Here are the separate photos, of the arch...

...and of the doors (which now have windows, not there in 1948).  The window on the left says "Redemptorists," the order of priests who operate the parish, and the window on the right has the address, 1633 [Cleveland Avenue].

The couple in the photo that I superimposed is Gordon Merritt Parks (1916-2004) and his second wife, my first cousin once removed, Patricia "Pat" Pape Hunter (1923-1967).  This photo was taken on their wedding day, August 17, 1948.  They married in the rectory because it was Gordon's second marriage, the first ending in divorce.  Pat is the daughter of my great aunt Maria "Rhea" Gertrude C. Pape (1892-1977).  The photo was provided by Gordon and Pat's daughter, Debby.

Below is the entry in the marriage register index for Gordon and Pat (second from bottom; click on image to make it larger).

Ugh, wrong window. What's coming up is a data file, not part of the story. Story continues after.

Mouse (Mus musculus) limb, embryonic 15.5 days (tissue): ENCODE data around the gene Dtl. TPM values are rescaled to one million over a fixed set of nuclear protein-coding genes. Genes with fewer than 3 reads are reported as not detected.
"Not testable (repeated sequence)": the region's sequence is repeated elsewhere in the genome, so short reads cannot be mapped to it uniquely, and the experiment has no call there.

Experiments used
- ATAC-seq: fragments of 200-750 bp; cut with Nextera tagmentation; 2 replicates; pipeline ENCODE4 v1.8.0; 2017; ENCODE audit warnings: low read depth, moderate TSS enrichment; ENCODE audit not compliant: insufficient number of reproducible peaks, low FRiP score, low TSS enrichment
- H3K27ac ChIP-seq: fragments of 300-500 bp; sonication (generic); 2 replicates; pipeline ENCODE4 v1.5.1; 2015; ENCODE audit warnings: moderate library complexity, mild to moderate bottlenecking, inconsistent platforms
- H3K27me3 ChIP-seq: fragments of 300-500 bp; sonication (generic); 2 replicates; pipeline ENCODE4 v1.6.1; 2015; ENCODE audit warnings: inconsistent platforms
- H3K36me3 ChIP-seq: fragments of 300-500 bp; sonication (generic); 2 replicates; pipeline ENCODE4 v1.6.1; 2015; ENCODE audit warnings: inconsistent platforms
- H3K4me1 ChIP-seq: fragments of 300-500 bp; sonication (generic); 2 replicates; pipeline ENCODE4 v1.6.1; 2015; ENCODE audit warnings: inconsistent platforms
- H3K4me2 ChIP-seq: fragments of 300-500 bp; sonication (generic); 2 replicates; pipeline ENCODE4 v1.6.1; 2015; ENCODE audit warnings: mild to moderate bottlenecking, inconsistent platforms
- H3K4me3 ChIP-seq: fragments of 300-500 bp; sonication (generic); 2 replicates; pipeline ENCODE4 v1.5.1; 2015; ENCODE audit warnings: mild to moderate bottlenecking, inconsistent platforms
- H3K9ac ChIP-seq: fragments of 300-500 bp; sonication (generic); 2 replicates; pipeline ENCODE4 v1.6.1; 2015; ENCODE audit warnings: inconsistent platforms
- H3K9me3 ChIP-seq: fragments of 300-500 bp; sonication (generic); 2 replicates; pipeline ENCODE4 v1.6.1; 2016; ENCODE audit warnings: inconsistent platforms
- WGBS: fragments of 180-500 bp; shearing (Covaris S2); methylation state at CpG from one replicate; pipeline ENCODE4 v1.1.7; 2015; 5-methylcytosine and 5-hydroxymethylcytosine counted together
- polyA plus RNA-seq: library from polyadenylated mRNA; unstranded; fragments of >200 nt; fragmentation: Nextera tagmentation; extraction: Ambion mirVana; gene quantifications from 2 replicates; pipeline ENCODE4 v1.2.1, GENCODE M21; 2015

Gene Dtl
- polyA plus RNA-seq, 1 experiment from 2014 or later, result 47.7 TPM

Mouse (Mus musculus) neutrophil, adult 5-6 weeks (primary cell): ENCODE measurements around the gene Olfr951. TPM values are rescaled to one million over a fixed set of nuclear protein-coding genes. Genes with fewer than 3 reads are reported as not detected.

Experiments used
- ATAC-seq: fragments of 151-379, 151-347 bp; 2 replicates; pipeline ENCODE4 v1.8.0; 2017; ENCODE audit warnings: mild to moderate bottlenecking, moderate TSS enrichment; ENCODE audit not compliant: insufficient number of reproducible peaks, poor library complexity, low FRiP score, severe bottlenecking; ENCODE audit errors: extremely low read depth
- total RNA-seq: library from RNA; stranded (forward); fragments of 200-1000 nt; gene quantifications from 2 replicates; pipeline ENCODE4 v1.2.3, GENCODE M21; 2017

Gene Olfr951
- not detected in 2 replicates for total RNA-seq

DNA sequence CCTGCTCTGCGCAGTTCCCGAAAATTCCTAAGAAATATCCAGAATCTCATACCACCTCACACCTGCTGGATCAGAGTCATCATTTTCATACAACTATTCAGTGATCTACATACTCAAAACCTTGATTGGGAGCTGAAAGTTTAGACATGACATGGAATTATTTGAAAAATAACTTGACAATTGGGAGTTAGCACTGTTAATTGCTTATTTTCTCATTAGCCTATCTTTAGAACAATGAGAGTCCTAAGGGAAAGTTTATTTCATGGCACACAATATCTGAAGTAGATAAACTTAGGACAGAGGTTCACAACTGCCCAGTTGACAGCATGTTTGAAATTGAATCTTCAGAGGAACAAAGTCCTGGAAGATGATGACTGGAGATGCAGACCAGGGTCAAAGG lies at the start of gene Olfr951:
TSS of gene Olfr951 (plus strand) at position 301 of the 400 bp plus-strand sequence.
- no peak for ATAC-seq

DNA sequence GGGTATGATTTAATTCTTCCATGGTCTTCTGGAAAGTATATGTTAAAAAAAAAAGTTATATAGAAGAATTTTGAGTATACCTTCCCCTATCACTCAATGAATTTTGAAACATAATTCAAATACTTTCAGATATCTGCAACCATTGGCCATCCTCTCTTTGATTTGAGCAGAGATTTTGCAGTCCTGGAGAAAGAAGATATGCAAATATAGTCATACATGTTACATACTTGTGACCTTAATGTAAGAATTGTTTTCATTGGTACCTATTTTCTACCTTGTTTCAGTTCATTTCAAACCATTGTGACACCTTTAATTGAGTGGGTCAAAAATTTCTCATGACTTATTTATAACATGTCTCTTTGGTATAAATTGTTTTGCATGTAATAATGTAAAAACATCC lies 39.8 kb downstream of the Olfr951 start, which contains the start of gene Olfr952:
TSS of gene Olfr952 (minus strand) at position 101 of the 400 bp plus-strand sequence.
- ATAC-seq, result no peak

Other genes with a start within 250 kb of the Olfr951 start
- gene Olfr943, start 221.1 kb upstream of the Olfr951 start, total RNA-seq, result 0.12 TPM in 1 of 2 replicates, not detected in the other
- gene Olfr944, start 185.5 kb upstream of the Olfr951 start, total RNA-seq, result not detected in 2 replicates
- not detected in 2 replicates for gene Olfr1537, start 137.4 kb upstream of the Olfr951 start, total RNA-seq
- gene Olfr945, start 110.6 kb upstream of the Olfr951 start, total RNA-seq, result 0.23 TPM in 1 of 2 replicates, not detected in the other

"Illinois, Chicago, Catholic Church Records, 1833-1925," database with images, FamilySearch ( : 8 February 2017), St Michael Parish (Chicago: Cleveland Ave) > Marriage index 1866-1973 > image 88 of 135; Catholic Church parishes, Chicago Diocese, Chicago.

© Amanda Pape - 2018 - click here to e-mail me.

Saturday, November 10, 2018

World War I & II and Spanish-American War Honor Rolls, Red Bank, New Jersey

This year, in honor of Veterans Day and for The Honor Roll Project, I decided to transcribe the Honor Rolls in Red Bank, New Jersey for the Spanish-American War, World War I and World War II.

This first plaque is "in honor and memory of the boys from this community who answered their country's call in the World War 1917 - 1918 to insure peace throughout the world"

Killed in Action

John W. Allison

George F. Bublin

James P. Carroll

Harvey Hopkins

Daniel Meehan

Burton Swannell

Paul Schroeder

Died in Service

Vernon Brown

John Gorman

Wilber White

"Lest We Forget"

Red Bank, New Jersey [cropped, 24 Feb. 2008] /  Jazz GuyCC BY 2.0